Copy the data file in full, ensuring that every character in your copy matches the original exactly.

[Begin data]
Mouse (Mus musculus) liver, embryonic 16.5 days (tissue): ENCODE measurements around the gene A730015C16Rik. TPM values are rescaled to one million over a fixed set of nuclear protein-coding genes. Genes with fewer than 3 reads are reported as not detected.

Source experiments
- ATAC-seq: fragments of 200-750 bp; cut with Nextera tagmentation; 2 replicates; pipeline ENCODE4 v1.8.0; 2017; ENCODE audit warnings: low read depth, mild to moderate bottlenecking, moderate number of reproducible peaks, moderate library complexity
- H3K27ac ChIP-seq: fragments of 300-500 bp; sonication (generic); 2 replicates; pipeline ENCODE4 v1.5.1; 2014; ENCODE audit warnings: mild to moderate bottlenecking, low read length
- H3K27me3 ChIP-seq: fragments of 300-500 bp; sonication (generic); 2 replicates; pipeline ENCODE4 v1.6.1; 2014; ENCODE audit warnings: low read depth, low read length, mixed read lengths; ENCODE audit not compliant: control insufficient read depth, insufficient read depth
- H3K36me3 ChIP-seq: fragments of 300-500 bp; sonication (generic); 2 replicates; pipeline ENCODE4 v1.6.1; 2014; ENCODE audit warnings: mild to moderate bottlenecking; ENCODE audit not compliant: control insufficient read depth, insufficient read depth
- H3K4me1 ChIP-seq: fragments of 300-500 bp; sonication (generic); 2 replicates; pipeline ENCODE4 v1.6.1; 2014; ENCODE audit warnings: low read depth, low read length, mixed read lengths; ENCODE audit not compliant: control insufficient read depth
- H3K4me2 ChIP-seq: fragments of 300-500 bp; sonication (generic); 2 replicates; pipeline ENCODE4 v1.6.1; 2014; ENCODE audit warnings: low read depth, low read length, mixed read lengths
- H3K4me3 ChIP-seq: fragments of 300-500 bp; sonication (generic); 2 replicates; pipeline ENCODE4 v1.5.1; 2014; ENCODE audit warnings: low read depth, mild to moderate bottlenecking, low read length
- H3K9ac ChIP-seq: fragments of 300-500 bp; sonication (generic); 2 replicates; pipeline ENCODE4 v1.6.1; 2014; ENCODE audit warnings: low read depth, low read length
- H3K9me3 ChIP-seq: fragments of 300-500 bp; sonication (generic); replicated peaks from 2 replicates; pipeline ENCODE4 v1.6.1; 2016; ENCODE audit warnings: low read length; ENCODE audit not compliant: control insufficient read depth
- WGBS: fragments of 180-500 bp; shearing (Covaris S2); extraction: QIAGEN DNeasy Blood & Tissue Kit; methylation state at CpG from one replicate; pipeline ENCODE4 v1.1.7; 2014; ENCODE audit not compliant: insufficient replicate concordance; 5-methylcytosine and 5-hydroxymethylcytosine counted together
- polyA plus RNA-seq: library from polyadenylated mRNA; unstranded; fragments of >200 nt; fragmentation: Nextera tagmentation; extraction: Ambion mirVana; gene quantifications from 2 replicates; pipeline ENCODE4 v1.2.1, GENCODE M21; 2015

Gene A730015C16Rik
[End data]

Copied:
Mouse (Mus musculus) liver, embryonic 16.5 days (tissue): ENCODE measurements around the gene A730015C16Rik. TPM values are rescaled to one million over a fixed set of nuclear protein-coding genes. Genes with fewer than 3 reads are reported as not detected.

Source experiments
- ATAC-seq: fragments of 200-750 bp; cut with Nextera tagmentation; 2 replicates; pipeline ENCODE4 v1.8.0; 2017; ENCODE audit warnings: low read depth, mild to moderate bottlenecking, moderate number of reproducible peaks, moderate library complexity
- H3K27ac ChIP-seq: fragments of 300-500 bp; sonication (generic); 2 replicates; pipeline ENCODE4 v1.5.1; 2014; ENCODE audit warnings: mild to moderate bottlenecking, low read length
- H3K27me3 ChIP-seq: fragments of 300-500 bp; sonication (generic); 2 replicates; pipeline ENCODE4 v1.6.1; 2014; ENCODE audit warnings: low read depth, low read length, mixed read lengths; ENCODE audit not compliant: control insufficient read depth, insufficient read depth
- H3K36me3 ChIP-seq: fragments of 300-500 bp; sonication (generic); 2 replicates; pipeline ENCODE4 v1.6.1; 2014; ENCODE audit warnings: mild to moderate bottlenecking; ENCODE audit not compliant: control insufficient read depth, insufficient read depth
- H3K4me1 ChIP-seq: fragments of 300-500 bp; sonication (generic); 2 replicates; pipeline ENCODE4 v1.6.1; 2014; ENCODE audit warnings: low read depth, low read length, mixed read lengths; ENCODE audit not compliant: control insufficient read depth
- H3K4me2 ChIP-seq: fragments of 300-500 bp; sonication (generic); 2 replicates; pipeline ENCODE4 v1.6.1; 2014; ENCODE audit warnings: low read depth, low read length, mixed read lengths
- H3K4me3 ChIP-seq: fragments of 300-500 bp; sonication (generic); 2 replicates; pipeline ENCODE4 v1.5.1; 2014; ENCODE audit warnings: low read depth, mild to moderate bottlenecking, low read length
- H3K9ac ChIP-seq: fragments of 300-500 bp; sonication (generic); 2 replicates; pipeline ENCODE4 v1.6.1; 2014; ENCODE audit warnings: low read depth, low read length
- H3K9me3 ChIP-seq: fragments of 300-500 bp; sonication (generic); replicated peaks from 2 replicates; pipeline ENCODE4 v1.6.1; 2016; ENCODE audit warnings: low read length; ENCODE audit not compliant: control insufficient read depth
- WGBS: fragments of 180-500 bp; shearing (Covaris S2); extraction: QIAGEN DNeasy Blood & Tissue Kit; methylation state at CpG from one replicate; pipeline ENCODE4 v1.1.7; 2014; ENCODE audit not compliant: insufficient replicate concordance; 5-methylcytosine and 5-hydroxymethylcytosine counted together
- polyA plus RNA-seq: library from polyadenylated mRNA; unstranded; fragments of >200 nt; fragmentation: Nextera tagmentation; extraction: Ambion mirVana; gene quantifications from 2 replicates; pipeline ENCODE4 v1.2.1, GENCODE M21; 2015

Gene A730015C16Rik